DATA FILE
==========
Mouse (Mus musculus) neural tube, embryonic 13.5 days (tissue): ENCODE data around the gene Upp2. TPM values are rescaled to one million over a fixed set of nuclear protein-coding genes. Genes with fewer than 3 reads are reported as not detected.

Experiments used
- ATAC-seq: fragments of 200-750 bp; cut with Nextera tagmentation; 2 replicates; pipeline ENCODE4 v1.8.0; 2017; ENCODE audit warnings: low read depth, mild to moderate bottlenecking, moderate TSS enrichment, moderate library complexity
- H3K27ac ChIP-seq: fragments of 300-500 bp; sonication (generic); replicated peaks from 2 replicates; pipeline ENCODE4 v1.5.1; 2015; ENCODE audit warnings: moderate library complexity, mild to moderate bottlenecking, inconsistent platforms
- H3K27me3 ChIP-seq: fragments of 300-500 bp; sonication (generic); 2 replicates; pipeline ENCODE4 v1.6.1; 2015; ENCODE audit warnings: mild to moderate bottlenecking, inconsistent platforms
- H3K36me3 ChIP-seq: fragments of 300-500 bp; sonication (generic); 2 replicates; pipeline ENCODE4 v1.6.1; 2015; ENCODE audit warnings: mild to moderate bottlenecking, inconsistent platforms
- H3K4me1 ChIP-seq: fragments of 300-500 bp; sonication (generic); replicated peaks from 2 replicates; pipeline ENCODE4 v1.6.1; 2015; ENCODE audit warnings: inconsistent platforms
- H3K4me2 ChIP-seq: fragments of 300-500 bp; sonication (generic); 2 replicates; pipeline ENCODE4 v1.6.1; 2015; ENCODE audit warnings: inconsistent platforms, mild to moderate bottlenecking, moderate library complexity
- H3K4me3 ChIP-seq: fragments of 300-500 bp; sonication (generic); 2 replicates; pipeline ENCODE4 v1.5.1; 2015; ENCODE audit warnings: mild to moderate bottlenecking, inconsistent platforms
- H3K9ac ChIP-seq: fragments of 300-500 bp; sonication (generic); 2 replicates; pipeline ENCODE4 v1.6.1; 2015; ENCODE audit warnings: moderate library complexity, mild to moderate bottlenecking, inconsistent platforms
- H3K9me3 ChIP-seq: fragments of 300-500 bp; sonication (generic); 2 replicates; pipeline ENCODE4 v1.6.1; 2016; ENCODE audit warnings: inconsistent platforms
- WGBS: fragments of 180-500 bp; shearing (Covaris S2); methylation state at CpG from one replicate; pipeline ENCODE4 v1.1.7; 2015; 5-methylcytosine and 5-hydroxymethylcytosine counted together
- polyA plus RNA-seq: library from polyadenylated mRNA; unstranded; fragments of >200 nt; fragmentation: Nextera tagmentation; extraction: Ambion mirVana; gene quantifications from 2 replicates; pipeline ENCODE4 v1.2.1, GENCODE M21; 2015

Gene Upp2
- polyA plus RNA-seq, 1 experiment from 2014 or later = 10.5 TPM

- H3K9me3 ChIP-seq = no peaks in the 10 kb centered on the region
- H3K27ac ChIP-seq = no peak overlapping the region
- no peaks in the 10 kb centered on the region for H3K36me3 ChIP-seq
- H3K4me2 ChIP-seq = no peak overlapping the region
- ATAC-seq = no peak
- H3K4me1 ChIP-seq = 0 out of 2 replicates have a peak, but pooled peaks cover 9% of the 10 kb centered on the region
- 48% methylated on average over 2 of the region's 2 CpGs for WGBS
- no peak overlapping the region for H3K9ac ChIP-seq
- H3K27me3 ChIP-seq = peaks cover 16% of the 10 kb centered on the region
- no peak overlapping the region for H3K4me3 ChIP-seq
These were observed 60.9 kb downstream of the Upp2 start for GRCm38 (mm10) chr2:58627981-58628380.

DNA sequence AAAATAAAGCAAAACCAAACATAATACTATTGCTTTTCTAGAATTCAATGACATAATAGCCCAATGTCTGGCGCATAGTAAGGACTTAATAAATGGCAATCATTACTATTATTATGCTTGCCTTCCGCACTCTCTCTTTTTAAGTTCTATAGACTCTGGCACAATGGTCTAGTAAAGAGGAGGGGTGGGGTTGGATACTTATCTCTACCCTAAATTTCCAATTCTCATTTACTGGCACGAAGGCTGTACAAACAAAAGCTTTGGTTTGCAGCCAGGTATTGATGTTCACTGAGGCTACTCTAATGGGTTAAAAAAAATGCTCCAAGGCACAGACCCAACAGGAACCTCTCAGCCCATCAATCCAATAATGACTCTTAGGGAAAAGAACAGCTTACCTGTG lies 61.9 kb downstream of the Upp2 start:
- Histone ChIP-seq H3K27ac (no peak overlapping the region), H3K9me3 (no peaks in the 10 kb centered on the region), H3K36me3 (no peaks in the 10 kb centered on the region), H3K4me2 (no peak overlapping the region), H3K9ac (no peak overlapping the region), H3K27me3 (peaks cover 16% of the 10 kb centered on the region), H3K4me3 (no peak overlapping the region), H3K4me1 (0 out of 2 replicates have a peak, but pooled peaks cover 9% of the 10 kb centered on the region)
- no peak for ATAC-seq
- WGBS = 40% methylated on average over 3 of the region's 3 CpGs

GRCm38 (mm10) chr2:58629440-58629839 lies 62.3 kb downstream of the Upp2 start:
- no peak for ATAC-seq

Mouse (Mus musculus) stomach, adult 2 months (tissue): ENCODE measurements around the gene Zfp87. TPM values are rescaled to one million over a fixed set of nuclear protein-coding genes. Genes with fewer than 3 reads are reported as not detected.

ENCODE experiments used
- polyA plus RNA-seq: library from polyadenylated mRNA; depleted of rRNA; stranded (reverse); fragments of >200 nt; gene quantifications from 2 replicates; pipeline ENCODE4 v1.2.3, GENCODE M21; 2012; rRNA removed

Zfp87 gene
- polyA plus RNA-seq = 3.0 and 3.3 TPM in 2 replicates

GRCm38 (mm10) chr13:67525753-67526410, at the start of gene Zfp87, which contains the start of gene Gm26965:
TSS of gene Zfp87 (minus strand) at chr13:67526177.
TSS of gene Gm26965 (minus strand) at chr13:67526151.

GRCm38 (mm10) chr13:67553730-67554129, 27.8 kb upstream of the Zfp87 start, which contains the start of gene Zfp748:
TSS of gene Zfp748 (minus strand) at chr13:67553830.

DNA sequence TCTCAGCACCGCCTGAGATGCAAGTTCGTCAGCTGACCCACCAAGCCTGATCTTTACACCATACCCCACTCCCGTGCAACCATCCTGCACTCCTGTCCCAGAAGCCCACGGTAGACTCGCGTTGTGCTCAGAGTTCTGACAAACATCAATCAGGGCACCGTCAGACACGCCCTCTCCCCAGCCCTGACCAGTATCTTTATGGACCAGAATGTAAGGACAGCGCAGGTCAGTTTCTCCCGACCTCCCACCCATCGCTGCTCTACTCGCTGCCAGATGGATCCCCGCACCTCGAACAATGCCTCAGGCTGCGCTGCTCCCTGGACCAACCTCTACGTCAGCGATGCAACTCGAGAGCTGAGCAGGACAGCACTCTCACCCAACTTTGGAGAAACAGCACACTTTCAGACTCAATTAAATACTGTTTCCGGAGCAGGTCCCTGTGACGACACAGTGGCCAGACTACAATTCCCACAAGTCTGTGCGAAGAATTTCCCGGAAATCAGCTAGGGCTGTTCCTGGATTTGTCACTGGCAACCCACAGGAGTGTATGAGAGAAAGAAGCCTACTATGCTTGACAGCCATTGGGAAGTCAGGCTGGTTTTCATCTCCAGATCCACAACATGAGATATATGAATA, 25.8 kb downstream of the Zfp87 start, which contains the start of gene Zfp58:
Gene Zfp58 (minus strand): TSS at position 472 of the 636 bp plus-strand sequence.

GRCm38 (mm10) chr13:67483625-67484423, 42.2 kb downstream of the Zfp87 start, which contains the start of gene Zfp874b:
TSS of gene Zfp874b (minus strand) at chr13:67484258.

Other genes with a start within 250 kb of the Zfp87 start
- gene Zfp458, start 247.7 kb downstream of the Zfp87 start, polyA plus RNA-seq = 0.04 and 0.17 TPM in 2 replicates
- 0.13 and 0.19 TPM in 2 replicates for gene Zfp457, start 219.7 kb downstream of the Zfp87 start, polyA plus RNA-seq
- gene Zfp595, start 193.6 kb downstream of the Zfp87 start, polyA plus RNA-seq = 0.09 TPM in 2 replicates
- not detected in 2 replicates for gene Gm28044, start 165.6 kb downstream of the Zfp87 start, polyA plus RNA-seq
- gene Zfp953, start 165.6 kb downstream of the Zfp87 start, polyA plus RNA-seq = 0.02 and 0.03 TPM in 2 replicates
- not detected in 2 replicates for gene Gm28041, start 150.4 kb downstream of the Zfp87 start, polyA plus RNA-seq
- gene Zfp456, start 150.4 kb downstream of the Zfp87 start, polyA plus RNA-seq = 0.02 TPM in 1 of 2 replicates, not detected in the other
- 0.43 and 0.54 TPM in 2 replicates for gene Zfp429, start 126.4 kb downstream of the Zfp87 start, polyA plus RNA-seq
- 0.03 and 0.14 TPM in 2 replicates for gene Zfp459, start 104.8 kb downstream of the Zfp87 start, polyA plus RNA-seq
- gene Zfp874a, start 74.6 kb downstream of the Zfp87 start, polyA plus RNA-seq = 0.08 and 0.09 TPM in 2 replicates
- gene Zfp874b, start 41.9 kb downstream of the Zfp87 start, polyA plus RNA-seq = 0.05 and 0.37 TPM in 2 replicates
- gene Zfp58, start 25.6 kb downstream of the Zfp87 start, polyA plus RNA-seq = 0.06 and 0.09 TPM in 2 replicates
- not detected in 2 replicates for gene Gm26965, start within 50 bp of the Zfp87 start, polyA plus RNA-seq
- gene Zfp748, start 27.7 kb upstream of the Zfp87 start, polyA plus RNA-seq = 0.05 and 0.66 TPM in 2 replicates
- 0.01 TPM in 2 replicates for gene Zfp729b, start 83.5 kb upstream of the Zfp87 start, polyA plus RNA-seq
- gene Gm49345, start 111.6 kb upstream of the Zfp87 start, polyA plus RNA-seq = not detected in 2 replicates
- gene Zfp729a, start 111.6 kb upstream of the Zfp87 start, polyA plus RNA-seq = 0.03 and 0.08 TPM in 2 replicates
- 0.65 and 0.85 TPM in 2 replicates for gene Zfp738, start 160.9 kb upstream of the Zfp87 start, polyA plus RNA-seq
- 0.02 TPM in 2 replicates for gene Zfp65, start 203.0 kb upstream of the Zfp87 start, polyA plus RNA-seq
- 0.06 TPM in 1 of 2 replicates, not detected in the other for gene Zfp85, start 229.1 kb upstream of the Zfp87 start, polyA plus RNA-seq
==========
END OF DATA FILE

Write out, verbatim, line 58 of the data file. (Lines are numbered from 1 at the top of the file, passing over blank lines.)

- gene Zfp874b, start 41.9 kb downstream of the Zfp87 start, polyA plus RNA-seq = 0.05 and 0.37 TPM in 2 replicates